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Even very young kids need good financial role models

Kelly Dilworth

Don’t wait until your children are nearly grown to start modeling good financial habits. The financial choices you make when your kids are at their youngest could have a bigger impact than you realize.

That’s the common theme of a 2017 T. Rowe Price study and advice from the Consumer Financial Protection Bureau, and that has me wondering what my almost 3-year-old son is picking up from watching how I deal with everyday expenses.

For example, the T. Rowe Price study found that kids whose parents have at least $5,000 in credit card debt usually spend money as soon as they get it (58 percent versus 44 percent for kids whose parents have less card debt).

The study also found that kids whose parents don’t regularly save money for things such as emergencies and retirement are less likely to set aside money themselves.

“We know that kids’ money habits are formed before they get to high school and that their parents are often their most influential teachers,” Roger Young, a senior financial planner at T. Rowe Price and a father of three, said in a news release.

Kids start modeling financial behaviors early
Even very young children pick up on financial signals from their parents.

According to researchers at the Consumer Financial Protection Bureau, kids as young as 3 are ready to start learning financial skills and behaviors crucial for success – such as waiting for a treat, setting goals and planning well ahead.

As kids enter elementary school, they become especially aware of their parents’ actions and quietly absorb their successes and mistakes.

“In elementary school, children observe their parents making day-to-day or month-to-month choices, such as paying bills, deciding what to buy at a grocery store, or discussing financial concerns or issues,” CFPB researchers wrote in a 2016 study.

But parents don’t always take the time to turn those interactions into teachable moments – perhaps because they mistakenly believe their children are too young to understand what’s going on.

As a parent, I understand this all too well. My son seems to have a good grasp of the need to buy things when we’re at the store and has enough numbers sense that he would probably understand me if I talked about how much things cost.

But I’m so used to thinking of him as a tiny tot rather than a growing boy that I don’t always realize just how much he perceives.

As he becomes more aware of his surroundings, I’ve started to feel more self-conscious about the unspoken messages that I’m sending him. Am I imparting bad financial habits already without realizing it?

Until recently, I would often give in when he pointed to a particular toy and asked to buy it. Now I’m afraid that I’m not only spoiling him, I’m teaching him to give in to instant gratification.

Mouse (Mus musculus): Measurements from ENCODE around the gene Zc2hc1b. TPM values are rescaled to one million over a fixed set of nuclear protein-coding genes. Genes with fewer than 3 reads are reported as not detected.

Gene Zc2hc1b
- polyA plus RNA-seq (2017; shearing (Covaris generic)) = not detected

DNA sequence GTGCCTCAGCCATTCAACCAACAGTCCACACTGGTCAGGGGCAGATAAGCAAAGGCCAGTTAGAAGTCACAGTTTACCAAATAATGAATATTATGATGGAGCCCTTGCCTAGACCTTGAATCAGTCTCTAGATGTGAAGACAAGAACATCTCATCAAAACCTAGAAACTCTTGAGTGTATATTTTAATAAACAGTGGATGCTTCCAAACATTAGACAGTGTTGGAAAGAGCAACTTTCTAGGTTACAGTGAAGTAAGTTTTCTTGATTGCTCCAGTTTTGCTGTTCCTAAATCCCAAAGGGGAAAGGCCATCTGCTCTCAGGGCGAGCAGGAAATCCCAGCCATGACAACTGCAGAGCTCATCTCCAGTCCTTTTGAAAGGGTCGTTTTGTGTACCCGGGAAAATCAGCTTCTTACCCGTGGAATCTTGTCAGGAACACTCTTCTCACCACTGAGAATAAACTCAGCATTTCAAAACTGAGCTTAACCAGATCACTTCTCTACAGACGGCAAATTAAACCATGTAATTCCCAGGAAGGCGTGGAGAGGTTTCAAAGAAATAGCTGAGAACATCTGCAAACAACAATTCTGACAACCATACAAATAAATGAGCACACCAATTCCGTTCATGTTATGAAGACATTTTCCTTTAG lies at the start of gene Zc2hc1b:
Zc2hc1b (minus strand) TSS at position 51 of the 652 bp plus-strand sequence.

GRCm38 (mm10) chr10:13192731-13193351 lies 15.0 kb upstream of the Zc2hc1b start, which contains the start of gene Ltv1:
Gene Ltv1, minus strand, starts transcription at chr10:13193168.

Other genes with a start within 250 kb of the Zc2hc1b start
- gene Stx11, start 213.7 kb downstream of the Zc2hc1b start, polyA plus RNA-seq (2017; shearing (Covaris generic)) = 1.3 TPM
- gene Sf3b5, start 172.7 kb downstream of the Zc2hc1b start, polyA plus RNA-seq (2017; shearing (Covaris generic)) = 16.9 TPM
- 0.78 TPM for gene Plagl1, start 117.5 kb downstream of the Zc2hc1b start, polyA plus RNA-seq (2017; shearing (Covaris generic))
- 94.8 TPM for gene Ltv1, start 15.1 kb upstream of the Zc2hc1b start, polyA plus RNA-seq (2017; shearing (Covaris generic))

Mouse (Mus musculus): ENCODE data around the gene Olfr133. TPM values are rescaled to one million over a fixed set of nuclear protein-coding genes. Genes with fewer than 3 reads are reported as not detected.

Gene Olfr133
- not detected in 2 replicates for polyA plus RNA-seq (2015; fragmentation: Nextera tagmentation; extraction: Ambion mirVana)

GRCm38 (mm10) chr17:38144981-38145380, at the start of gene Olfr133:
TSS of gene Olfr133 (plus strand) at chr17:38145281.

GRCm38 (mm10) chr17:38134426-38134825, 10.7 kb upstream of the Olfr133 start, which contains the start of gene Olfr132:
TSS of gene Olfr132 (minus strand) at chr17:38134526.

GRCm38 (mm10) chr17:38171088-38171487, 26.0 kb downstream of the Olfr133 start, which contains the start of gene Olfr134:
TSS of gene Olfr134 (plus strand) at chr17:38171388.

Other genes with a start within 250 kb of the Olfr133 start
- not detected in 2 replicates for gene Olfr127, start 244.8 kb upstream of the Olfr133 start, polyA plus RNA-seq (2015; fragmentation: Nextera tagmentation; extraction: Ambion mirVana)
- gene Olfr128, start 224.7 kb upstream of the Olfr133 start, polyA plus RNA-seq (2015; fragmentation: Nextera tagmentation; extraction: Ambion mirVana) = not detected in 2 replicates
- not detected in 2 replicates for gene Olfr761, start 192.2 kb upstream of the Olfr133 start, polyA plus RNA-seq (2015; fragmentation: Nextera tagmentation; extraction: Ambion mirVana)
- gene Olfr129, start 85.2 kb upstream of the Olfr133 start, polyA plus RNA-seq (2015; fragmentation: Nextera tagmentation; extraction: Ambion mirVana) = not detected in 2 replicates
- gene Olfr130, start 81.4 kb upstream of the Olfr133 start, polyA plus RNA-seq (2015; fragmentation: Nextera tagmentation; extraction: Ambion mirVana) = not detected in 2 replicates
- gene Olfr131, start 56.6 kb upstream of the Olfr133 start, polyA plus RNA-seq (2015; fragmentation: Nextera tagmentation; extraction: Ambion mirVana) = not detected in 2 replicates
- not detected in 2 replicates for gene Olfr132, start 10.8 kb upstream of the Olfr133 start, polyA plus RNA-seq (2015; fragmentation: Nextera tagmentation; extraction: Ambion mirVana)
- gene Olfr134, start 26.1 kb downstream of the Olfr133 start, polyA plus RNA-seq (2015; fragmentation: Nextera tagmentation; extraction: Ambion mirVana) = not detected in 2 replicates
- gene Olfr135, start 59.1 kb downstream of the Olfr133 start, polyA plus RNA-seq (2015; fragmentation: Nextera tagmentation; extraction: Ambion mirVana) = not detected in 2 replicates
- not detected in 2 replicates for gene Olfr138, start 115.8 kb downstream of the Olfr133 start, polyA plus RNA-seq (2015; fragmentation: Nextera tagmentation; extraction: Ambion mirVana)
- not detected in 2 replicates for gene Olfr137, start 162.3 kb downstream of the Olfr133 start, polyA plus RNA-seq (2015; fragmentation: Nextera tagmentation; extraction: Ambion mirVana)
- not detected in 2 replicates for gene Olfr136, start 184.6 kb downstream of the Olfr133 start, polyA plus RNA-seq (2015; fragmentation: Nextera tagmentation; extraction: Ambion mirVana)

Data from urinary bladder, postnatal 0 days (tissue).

When to teach financial lessons
According to the CFPB, the preschool years are the ideal time to start reinforcing financial lessons about waiting for rewards and regulating behavior.

I’ve also wondered how much he notices when I impulsively throw something into my shopping cart without glancing at the price or toss a shopping bag into my closet behind my husband’s back.

If my son hasn’t caught on now, he will eventually. I still remember when my mom would come home from a shopping trip and tiptoe around my stepdad so he wouldn’t see how much she bought.

Her tendency to hide purchases likely influenced my own reluctance to fess up to my husband when I splurge.

According to the CFPB, parents should start modeling good financial decision-making while their kids are still young enough to mimic their parents rather than their peers. Parents also should talk to their kids about what mom and dad are doing financially.

For example, tell your child that you’re delaying a purchase for yourself until you’ve saved more money. Or talk about the budget that you’ve created for your family and how you’re sticking to it.

Make time to talk about money
It also can be beneficial to talk to your kids about how you’ve managed to stretch the dollars that you’ve saved or to explain what tradeoffs you’re making to avoid a sudden financial shortfall.

According to the T. Rowe Price study, parents who discuss financial topics with their kids at least once a week are more likely than those that do not to have kids who say they are smart about money (64 percent to 41 percent).

And don’t stop talking to your kids once they turn into surly teenagers.

According to the CFPB, older kids tend to value their friends’ judgments more than their parents, but their family members’ values can still make a lasting impression.

“Although attitudes and values take root in early and middle childhood, they continue to be refined through the teen and young adult years,” the CFPB researchers wrote.

See related: To raise savvy consumers, talk to your kids, set limits, Money and credit games to play with the kidsMore parents giving their kids credit cards, 4 wrong money lessons for kids (and 4 right ones)

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